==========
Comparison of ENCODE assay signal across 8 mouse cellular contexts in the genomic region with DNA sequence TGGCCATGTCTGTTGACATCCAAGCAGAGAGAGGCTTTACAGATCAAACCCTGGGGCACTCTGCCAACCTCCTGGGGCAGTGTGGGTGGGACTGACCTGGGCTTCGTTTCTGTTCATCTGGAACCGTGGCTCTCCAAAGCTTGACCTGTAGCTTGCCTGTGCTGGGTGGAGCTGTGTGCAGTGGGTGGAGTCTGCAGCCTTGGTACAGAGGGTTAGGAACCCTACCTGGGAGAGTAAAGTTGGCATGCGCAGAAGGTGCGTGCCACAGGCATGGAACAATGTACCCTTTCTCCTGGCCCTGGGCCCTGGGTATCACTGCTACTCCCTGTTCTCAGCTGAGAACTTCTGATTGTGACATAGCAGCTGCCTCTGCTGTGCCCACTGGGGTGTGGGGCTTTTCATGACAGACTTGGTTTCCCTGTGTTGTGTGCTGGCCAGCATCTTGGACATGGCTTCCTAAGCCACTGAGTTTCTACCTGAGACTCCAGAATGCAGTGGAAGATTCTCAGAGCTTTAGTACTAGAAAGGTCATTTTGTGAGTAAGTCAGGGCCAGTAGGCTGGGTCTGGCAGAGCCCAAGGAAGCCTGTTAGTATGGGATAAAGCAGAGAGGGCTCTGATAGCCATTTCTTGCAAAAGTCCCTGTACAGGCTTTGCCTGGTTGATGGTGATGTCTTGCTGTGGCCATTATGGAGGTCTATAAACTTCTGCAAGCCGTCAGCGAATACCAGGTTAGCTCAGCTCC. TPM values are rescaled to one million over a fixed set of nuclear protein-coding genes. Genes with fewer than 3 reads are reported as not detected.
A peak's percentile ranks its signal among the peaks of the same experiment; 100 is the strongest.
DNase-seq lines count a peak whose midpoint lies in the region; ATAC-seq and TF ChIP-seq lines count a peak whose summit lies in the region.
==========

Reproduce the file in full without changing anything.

Comparison of ENCODE assay signal across 8 mouse cellular contexts in the genomic region with DNA sequence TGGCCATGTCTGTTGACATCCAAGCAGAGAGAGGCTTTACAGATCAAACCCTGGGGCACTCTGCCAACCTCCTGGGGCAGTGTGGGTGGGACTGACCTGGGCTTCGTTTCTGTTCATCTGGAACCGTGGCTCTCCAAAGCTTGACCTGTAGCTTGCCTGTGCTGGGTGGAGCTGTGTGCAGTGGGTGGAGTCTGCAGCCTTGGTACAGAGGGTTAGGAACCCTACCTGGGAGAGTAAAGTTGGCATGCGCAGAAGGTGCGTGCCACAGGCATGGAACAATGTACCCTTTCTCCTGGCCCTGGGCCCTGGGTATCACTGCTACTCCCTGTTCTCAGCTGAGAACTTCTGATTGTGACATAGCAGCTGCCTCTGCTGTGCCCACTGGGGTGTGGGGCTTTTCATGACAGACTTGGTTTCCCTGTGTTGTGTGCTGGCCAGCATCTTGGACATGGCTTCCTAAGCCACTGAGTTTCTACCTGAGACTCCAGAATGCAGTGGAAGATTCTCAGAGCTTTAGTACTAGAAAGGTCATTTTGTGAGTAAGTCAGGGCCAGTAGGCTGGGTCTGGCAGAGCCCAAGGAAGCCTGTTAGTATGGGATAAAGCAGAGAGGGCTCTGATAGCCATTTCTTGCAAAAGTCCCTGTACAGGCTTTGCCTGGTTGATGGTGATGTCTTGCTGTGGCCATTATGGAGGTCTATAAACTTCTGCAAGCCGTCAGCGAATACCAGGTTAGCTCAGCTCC. TPM values are rescaled to one million over a fixed set of nuclear protein-coding genes. Genes with fewer than 3 reads are reported as not detected.
A peak's percentile ranks its signal among the peaks of the same experiment; 100 is the strongest.
DNase-seq lines count a peak whose midpoint lies in the region; ATAC-seq and TF ChIP-seq lines count a peak whose summit lies in the region.